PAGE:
A slow cooker turns even the cheapest piece of meat into a nice tender piece of meat. That really is a big plus of a slow-cooker. But for a tender piece of meat, it is important that the moisture in the meat is not lost. One solution to this is to lightly fry the meat in a pan first. However, this takes more time and creates more dishes.
Fortunately, there are slow-cookers with a removable inner pan that you can also put on the fire. I would personally go for a slow cooker with a removable inner pan, though. That saves you washing up and is also easier to clean than a fixed pan.
#6 Disadvantage: uneven results
A piece of potato needs a longer cooking time than a piece of pork. Chances are that certain ingredients are cooked and others are not. This makes certain dishes or recipes more suitable for the slow-cooker than others. In some cases, you have to add ingredients with a shorter cooking time halfway through (which, of course, is not really ideal).
#7 Disadvantage: less suitable for fish dishes
Many types of fish fall apart after 6 to 8 hours of cooking. You want to maintain the texture in fish dishes, and so you can’t do that with most types of fish. Still, there are some fish dishes that work well in the slow-cooker:
- recipe 1
- recipe 2
- recipe 3
#8 Disadvantage: less suitable for pulses
Do you cook pulses regularly? It is important to put them on the cooker for a while first. After all, pulses contain toxic particles that you only lose with high temperatures. In a slow-cooker, the legumes are not heated enough and so you have to ‘pre-cook’ them on the cooker first.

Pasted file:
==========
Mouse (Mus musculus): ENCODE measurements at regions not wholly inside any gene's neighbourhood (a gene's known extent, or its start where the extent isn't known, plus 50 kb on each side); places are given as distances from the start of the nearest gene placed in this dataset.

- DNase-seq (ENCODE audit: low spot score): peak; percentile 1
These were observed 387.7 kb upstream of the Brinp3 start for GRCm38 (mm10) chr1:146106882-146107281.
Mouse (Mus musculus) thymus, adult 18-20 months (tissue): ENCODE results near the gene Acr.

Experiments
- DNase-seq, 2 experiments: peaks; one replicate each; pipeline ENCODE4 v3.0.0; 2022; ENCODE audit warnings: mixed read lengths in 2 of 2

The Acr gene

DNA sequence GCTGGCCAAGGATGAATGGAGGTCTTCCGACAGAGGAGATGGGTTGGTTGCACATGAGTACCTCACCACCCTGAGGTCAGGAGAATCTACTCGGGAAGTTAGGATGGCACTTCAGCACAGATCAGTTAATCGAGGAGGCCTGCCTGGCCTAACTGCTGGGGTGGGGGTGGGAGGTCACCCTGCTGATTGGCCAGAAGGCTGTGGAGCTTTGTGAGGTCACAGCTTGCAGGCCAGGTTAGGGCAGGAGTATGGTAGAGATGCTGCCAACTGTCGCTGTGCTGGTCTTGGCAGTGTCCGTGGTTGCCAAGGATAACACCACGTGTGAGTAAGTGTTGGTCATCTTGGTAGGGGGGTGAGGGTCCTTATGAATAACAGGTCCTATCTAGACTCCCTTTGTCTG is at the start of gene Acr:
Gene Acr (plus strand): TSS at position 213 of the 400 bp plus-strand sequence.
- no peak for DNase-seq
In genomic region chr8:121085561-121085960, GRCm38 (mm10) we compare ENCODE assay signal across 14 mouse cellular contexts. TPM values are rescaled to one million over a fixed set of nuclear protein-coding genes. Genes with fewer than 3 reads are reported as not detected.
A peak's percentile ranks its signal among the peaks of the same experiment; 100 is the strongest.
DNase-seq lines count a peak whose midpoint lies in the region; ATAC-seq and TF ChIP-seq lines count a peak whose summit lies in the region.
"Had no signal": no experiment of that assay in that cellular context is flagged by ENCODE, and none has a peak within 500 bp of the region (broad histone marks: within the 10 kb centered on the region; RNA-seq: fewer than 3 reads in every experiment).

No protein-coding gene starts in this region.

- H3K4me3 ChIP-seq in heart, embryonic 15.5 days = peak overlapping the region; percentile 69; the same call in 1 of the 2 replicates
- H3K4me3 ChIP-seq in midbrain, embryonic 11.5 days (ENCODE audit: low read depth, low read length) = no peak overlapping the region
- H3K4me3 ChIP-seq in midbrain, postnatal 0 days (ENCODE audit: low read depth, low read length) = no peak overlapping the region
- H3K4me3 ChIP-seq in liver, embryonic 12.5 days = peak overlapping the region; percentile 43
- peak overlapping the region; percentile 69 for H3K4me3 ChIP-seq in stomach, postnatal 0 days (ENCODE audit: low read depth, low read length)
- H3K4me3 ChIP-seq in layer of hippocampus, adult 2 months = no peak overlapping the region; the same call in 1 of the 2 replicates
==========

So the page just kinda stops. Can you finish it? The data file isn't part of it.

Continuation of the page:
For cooking beans or pulses, we recommend a pressure cooker. That’s the quickest way and then you don’t have to worry about the toxic particles.
#9 Disadvantage: not exactly versatile
A slow-cooker is anything but versatile. It offers only one way of cooking and that is slow-cooking. Do you also like to bake, fry, deep fry or steam? Then a multicooker might suit you better.
#10 Disadvantage: little cooking fun!
A slow-cooker is above all practical, convenient and time-saving. Perfect for people with busy lives. But less suitable for true cooking enthusiasts.
Discussion: is cooking with a slow cooker healthy or not?
Not everyone agrees that a slow-cooker is healthy. Research shows that many vitamins and enzymes are also lost because the food is simmering for a longer time. But basically the same is true when you leave a dish on the stove for a long time or when you cook the food with high temperatures.
The advantages: why buy a slow cooker?
There are plenty of reasons to buy a slow cooker
- For meat dishes: deliciously tender meat!
- Frying is not possible
- No need to stand around. The slow cooker does it all!
- Retains nutrients: healthy cooking method
- Flavours remain intact as the food cooks at a low temperature.
To best help you decide whether or not you need a slow cooker, here are 10 reasons why you should buy one.
Conclusion: is a slow cooker for you?
Don’t be seduced by the pros and cons. A slow cooker can only be a success if you are prepared/capable of planning your meals ahead. If you still have to think in the morning about what you want to eat in the evening, you are actually already too late. Finally, we recommend checking whether slow-cooker recipes are your thing: after all, not all ingredients/recipes are suitable for a slow cooker.
Is a slow cooker for you? Then check out the best slow cookers of 2023.